At-home genetic test for 10 diseases gets first FDA approval

At-home genetic test for 10 diseases gets first FDA approval

At-home genetic test for 10 diseases gets first FDA approval

The screening services are the first direct-to-consumer tests authorized by the FDA that provide information on an individual's genetic predisposition to certain medical diseases or conditions.

Included in the list are Alpha-1 antitrypsin deficiency, a disorder that raises the risk of lung and liver disease, Factor XI deficiency, a blood clotting disorder, Gaucher disease type 1, an organ and tissue disorder, early-onset primary dystonia, a movement disorder, and various blood disorders.

The test kits are able to isolate DNA from saliva samples to test for more than 500,000 genetic variants that could increase risk for certain diseases.

The FDA said the authorization came after reviewing data from the company's tests and peer-reviewed literature that demonstrated the GHR tests "correctly and consistently identified variants associated with the 10 indicated conditions or diseases from a saliva sample".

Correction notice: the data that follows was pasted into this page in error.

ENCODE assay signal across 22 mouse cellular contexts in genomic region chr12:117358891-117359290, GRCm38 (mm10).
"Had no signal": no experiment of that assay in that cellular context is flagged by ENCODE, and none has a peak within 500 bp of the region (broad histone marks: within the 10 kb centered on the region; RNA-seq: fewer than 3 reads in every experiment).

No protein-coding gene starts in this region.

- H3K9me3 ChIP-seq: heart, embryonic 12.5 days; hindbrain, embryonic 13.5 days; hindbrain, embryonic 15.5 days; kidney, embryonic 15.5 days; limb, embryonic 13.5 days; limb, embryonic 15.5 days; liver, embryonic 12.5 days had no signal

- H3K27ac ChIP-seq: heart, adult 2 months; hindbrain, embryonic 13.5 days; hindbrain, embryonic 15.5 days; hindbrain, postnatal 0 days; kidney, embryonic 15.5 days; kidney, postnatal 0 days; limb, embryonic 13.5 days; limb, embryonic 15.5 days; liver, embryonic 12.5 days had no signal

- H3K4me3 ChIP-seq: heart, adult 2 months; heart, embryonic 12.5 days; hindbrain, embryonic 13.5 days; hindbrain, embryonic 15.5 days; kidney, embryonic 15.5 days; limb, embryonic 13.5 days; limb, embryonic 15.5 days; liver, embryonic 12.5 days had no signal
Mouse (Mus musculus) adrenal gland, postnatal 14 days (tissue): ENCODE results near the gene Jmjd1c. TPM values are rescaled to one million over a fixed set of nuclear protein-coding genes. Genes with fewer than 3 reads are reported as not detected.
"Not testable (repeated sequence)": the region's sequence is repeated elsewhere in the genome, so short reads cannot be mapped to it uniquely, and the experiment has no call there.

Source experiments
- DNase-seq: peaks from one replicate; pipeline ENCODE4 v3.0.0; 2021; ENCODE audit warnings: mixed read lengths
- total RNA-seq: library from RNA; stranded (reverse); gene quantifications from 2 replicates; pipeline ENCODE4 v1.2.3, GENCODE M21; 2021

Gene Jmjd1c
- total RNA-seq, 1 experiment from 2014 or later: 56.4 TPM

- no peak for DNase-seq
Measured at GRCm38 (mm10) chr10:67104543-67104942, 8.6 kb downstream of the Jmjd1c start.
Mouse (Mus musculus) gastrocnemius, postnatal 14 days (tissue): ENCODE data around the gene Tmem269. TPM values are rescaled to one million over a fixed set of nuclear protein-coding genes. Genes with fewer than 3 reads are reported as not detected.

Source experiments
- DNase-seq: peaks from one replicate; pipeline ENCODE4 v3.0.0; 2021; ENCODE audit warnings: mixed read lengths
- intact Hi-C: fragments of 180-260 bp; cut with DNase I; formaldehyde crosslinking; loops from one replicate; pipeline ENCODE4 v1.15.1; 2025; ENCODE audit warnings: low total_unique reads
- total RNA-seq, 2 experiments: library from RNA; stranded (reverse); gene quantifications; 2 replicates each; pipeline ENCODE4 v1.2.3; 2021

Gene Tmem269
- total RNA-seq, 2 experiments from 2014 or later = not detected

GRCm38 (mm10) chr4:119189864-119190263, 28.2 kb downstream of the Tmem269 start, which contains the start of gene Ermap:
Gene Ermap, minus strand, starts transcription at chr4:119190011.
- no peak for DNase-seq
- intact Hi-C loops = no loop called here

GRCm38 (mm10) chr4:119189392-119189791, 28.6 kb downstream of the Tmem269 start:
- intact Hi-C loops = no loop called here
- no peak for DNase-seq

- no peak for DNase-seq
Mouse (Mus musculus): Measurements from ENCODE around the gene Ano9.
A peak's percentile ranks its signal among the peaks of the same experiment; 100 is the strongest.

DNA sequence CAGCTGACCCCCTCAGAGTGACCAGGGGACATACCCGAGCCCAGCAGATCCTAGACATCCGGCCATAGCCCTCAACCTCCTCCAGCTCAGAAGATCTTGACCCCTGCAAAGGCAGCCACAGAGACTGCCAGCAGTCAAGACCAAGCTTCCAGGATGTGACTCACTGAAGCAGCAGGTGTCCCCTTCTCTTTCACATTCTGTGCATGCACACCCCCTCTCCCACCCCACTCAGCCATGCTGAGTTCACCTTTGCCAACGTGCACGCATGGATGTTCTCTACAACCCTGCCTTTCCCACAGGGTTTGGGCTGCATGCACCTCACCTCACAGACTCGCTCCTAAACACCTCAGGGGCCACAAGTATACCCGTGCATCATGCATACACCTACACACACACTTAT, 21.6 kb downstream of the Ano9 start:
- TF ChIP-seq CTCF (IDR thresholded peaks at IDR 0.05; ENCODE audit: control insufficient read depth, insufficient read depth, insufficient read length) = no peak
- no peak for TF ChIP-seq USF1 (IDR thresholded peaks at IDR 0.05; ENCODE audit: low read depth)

"But, it is important that people understand that genetic risk is just one piece of the bigger puzzle".

Thrombophilia (hereditary); a blood clot disorder. The special controls will also act as a benchmark for other companies developing similar tests.

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The FDA said it does not plan exemptions for genetic health risk tests that function as diagnostic tests, which might be used for major treatment decisions.

While US laws like those enforced by the Genetic Information Nondiscrimination Act of 2008 are meant to prevent genetic screens from being interpreted as an existing conditions by insurance companies and used to deny coverage, it's also hard to say how effective the act has been, and will be in the future.

FDA cautions that test results carry risks of false findings, and consumers with questions or concerns about a finding should consult with a healthcare professional.

Purchasing an Ancestry and Health kit from 23andMe will enable customers to automatically test for eight of the diseases; Parkinson's and Alzheimer's disease will require customers to specifically ask for those tests to be added.

The U.S. National Human Genome Research Institute has more on genetic testing.

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